Sunday, April 6, 2008

Pride and Prejudice (2005)

Over the years, there have been different film versions of Jane Austen's novel Pride and Prejudice. I enjoy the diverging portrayals of the House of Bennet, where the Salic Law prevails, for new insights into the array of characters can always be gleaned. It is like visiting the same family in different seasons. I must admit that to me the 1995 BBC version was so excellent that I thought nothing else could compare, which is why the viewing of the 2005 rendition was postponed until a couple of days ago. With stunning cinematography and meticulously detailed sets, it is a highly entertaining production. Keira Knightley, although she is too thin for period roles when women were more fleshy, played the part of Elizabeth quite well. The other sisters and Mrs. Bennet were very well-cast. Donald Sutherland utterly stole the show. Sutherland's Mr Bennet seems to be in his own world yet he is really more in tune with everything that is going on than distracted Mrs. Bennet. That is especially evident from the way he goes over and comforts poor Mary at the Netherfield ball.

The musical score is quite romantic, capturing the desperation of young love obstructed by such obstacles as money and status. The attraction between Elizabeth and Mr. Darcy is more palpable than ever, although they hardly ever touch except when dancing. Those days of strict boundaries and protocols certainly make for some great love stories.

In the 2005 version, the Bennets seem more like yeomen farmers than landed gentry, with pigs running through the house, and shabby dresses. Were the Bennets really that poor? Maybe they were. On the other hand, Mr. Darcy is raised to the peerage, living at Chatsworth like the Duke of Devonshire. The Darcys were a distinguished and wealthy family but I doubt that they had the Elgin marbles in the parlor. This was only a minor distraction (along with the few weak attempts at vulgar humor) in a wonderful film which brings the viewer into the world of the late 1700's, the world of Jane Austen, when young men knelt to ladies when proposing marriage, and being a penniless old maid was the fate worse than death. Share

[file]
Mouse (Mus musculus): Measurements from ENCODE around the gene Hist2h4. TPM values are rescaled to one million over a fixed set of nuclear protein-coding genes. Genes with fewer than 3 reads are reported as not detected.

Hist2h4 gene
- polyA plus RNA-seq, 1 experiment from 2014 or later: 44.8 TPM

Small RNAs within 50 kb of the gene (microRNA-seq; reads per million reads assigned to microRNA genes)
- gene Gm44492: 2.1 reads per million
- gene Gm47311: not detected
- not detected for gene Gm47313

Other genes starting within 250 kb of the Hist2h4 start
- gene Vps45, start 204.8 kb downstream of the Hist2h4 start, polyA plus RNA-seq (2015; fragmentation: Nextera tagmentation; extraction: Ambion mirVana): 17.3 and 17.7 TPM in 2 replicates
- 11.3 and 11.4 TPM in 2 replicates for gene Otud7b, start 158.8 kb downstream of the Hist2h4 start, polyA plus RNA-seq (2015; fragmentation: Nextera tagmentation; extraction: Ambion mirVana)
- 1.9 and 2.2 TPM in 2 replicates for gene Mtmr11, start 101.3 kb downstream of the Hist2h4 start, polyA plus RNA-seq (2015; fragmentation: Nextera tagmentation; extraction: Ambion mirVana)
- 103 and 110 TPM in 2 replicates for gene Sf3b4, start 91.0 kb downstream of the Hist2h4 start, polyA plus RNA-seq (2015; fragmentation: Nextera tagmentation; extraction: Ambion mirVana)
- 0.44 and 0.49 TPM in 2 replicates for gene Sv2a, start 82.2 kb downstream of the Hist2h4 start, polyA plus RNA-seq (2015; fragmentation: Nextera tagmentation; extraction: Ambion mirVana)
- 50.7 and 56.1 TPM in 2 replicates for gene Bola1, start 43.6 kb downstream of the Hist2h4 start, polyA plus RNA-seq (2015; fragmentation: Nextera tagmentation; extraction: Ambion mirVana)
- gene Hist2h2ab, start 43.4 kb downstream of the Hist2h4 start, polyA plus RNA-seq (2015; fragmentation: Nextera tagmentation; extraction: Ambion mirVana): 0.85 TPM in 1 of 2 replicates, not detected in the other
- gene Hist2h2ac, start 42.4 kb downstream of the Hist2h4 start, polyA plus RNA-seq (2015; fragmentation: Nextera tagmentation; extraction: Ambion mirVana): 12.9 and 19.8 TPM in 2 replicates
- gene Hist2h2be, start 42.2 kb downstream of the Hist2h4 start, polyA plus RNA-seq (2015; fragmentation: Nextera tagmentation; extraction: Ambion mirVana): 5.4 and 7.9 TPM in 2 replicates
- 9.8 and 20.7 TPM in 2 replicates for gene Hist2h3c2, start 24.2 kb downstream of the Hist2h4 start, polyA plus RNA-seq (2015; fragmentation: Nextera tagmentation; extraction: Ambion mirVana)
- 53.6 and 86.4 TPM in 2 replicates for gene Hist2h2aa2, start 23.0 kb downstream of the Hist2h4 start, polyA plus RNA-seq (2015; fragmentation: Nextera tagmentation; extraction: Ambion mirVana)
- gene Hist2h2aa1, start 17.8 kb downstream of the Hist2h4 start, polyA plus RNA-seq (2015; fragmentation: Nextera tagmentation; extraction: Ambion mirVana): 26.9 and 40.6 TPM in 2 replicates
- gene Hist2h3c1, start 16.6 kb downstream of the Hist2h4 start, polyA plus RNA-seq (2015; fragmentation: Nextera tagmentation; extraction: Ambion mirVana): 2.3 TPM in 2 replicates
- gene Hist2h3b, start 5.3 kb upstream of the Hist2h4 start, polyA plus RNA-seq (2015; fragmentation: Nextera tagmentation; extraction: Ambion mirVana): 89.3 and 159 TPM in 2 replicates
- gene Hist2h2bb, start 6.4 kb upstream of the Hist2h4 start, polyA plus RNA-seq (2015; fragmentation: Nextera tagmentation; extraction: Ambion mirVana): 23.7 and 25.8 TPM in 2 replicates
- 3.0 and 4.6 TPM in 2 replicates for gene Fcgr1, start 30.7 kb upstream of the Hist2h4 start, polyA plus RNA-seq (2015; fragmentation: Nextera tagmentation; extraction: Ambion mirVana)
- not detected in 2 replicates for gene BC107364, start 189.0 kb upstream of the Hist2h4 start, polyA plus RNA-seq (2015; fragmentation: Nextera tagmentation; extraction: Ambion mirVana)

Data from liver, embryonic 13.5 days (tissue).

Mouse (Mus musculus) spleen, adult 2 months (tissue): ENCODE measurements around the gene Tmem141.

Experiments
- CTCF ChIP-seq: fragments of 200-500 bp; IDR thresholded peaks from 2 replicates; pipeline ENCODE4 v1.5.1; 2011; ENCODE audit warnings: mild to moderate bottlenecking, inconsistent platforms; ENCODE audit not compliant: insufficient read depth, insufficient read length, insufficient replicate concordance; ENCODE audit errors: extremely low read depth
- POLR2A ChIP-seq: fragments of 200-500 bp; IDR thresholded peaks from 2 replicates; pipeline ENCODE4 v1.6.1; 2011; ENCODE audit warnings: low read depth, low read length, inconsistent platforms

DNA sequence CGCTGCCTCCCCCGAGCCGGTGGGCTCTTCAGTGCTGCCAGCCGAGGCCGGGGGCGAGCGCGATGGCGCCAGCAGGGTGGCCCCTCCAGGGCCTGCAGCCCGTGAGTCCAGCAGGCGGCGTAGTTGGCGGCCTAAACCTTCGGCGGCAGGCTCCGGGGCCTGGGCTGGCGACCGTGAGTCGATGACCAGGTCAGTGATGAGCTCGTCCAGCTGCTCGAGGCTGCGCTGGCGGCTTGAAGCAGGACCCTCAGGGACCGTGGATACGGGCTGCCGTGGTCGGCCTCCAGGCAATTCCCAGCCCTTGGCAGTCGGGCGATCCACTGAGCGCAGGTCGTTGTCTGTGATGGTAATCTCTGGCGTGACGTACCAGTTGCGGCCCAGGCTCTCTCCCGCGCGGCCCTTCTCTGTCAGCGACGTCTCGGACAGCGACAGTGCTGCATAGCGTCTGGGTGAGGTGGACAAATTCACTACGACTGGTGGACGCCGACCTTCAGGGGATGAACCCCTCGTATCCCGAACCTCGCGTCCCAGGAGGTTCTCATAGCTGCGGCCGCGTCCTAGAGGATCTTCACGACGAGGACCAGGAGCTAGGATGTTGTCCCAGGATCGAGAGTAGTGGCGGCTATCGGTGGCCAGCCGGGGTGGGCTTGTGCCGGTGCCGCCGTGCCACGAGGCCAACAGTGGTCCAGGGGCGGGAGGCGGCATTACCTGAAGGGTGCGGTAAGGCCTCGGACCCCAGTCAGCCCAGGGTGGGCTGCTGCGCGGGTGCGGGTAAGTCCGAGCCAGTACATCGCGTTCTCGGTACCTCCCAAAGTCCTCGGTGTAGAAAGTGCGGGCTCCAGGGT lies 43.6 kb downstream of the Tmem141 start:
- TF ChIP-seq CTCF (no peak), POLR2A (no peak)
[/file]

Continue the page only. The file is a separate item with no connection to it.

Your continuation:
Anonymous said...

I was shocked to find that I liked the 2005 version as much as I did. I love the BBC version; I have both volumes on DVD. But the 2005 rendition was surprisingly good. I agree wholeheartedly that Donald Sutherland's portrayal of Mr. Bennet was fantastic!

I am looking forward to the second part of Sense and Sensibility tonight on PBS!

Low Flying Angel said...

I like the 2005 version. I prefer it to the 2005 version. But my most favourite is the Laurence Olivier/Greer Garson version.

elena maria vidal said...

I saw S&S last night on PBS, Juliana. It was good.

Janice, I love the Greer Garson version, too. Olivier is the epitome of Darcy.

Low Flying Angel said...

Re Olivier being the epitome of Darcy.

I agree wholeheartedly :)

Greer Garson is one of my all time favourite actresess. No1 fave being Nicole Kidman :)

Ana Braga-Henebry said...

OOh, I know many purists who hated the 2005 version-- I enjoyed it and I am happy to see you did too! As the Greer Garson's version is concerned... mmm... yes, they are darling, but it is by far the version that strays away from the book the most, inventing all sort of scenes that never happened. Not to mention the completely wrong fashion styles!

elena maria vidal said...

Yes, I know what you mean, Ana. The fashions of the later versions are much more accurate.

Ana Braga-Henebry said...

Yes, and I liked most of the costumes in the 2005 version--but not all. And Keira was too thin, yes.